1.4.17 Wednesday “If it doesn’t challenge you, it won’t change you.”
January 4, 2017
Monday 1.9.17
January 9, 2017
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Friday 1.6.17 “We should certainly count our blessings. But we should also make our blessings count.”




1. Squats – Alternating on the Minute x 12 (6 Rounds):

Odd Minutes – 3 Front Squats @ 60% of 1RM Front Squat

Even Minutes – 6 Back Squats @ 60% of 1RM Front Squat

During the Open, we will see a test of squatting capacity. High volume OHS, Thrusters, and Squat Cleans have all been seen in the history of the competition. We will revisit this drill several times in this cycle, building in both percentage and in volume. Strength, stamina, and conditioning will be improved – set the baseline today, and we’ll build from here.

2. For Time:
7 Ring Muscle-Ups
100 Double-Unders
20 Squat Snatches (115/85)
100 Double-Unders
7 Ring Muscle-Ups

High skill conditioning piece today. On the squat snatch, we are looking for a weight that we could “touch and go” for 7-10 repetitions unbroken if we were to try when fresh. This will preserve the stimulus of the workout. Heavy, but another single rep is always there.
For those that struggle with muscle-ups, this will be a great training day for us. This is an opportunity to become better, not only capacity wise, but knowledge wise on when to push the pace.
If we are currently working on our Muscle-Ups, see the follow modifications:
A) Reduce the volume to 5, 4, or 3 repetitions.
B) Complete 20 Banded Strict Muscle-Ups (Video HERE). in place of the 10 Ring Muscle-Ups.
C) Complete 20 Burpee Pull-Ups in place of the 10 Ring Muscle-Ups.

The final muscle-ups are a separator in the workout, but we set the tone with the first set. Even though we are fresh going into this set, proper mechanics and diligent technique saves energy and effort, which can and will be applied to the final set. Just because we can do the first set straight does not necessarily mean we should. What’s more important than moving through these muscle-ups quickly, is moving efficiently. This workout isn’t about the first set, but rather the last.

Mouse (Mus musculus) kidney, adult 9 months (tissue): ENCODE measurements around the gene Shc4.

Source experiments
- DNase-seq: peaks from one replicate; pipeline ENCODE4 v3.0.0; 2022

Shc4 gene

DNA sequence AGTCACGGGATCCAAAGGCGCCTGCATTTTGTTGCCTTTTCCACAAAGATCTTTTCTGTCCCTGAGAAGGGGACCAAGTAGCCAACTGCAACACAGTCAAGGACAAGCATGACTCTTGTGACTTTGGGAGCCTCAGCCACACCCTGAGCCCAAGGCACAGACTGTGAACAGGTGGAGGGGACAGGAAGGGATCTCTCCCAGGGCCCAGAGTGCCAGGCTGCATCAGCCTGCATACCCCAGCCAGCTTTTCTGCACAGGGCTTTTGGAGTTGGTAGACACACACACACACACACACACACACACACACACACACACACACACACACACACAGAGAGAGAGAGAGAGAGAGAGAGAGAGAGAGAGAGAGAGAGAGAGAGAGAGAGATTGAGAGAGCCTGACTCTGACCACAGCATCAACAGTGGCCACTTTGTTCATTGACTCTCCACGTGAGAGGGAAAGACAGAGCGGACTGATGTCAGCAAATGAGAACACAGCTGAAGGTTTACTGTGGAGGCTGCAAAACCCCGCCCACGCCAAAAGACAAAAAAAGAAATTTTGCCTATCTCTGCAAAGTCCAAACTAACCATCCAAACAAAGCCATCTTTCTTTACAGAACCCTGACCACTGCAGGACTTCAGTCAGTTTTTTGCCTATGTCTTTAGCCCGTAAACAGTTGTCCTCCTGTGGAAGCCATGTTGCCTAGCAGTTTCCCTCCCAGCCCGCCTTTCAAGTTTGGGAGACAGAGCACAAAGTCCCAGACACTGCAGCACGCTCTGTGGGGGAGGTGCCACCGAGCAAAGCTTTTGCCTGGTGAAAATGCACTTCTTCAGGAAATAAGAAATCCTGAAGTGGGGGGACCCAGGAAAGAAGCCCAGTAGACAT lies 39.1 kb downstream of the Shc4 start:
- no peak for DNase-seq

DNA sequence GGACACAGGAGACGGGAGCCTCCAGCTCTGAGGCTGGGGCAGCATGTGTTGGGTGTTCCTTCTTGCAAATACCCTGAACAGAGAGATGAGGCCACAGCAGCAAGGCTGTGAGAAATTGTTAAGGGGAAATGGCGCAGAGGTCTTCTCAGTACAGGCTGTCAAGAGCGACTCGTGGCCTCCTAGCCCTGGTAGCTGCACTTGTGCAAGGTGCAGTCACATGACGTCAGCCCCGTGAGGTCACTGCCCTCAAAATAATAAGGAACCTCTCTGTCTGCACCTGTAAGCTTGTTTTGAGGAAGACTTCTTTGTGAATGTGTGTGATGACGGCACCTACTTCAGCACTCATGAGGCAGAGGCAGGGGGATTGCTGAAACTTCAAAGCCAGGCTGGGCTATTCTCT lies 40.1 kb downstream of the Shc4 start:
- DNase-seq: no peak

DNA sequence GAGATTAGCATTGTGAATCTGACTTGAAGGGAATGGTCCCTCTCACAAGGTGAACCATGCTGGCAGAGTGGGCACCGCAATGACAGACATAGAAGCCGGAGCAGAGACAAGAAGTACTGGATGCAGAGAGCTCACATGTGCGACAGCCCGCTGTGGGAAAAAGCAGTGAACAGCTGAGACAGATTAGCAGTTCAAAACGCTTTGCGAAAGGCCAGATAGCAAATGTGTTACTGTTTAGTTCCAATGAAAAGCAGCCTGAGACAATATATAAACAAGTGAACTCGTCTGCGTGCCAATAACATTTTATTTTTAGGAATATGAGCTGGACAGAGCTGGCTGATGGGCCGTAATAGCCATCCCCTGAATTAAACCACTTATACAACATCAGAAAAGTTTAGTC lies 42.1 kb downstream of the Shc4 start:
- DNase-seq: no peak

On the double-unders, hands are low and shoulders are down. This is an upper-body intensive workout, and we want to go into these double-under sets as relaxed up top as we can be. It is worth the extra break, or the extra breath before starting the next set, to stay composed and relaxed. Getting through these repetitions unbroken or with a single short break is impressive, but only if we can get our hands right on the squat snatch bar for the first repetition. That’s the more important piece.

On the squat snatches, focus on speed beneath the bar. We trained the speed in the opening piece today, on the high hang snatch for this reason. The faster we are beneath the bar, the less demand we need from our pull. If we are virtually pulling the bar to eye level each repetition, we are unnecessarily taxing our pulling strength which we want for our final set on the rings.
Secondly, we want a vicious lockout on each repetition. If we are catching with soft elbows, a press out will happen in turn, taxing out shoulders. Again, a focus here is using as much speed as we can on these snatches to preserve our upper body.

Breaking these repetitions up into fast singles is wise strategy for most athletes who are preserving their grip for the final set of muscle-ups. Bringing the bar down for touch and go repetitions can be done, but shouldn’t be at the expense of long breaks between sets. A methodical pace through these 20 repetitions is what we are after, ensuring we are able to pick up the jump rope and move right into our second set of 100.

On the final set of ring muscle-ups, expect adversity. Expect our grip to be taxed, our shoulders to feel heavy, and our mid-line to be fatigued. We want that. This is where we become better. Focus on the two big ticket technique points we have been drilling in the recent weeks:

A. Stay long through the keep. Keeping the knees locked out until you can see your toes rising in front of you, we want to fully take advantage of a long and strong kip swing. If we bend the knees on the back swing, we are starting the entire kip swing process with a shorter than ideal lever system. The longer we are, the more power we generate.

B. Mid-Line is On and Strong. Especially here, as we will be breathing heavy, focus on keeping our midsection engaged throughout. This will ensure the power we generate from our lower half makes it up the chain to the upper half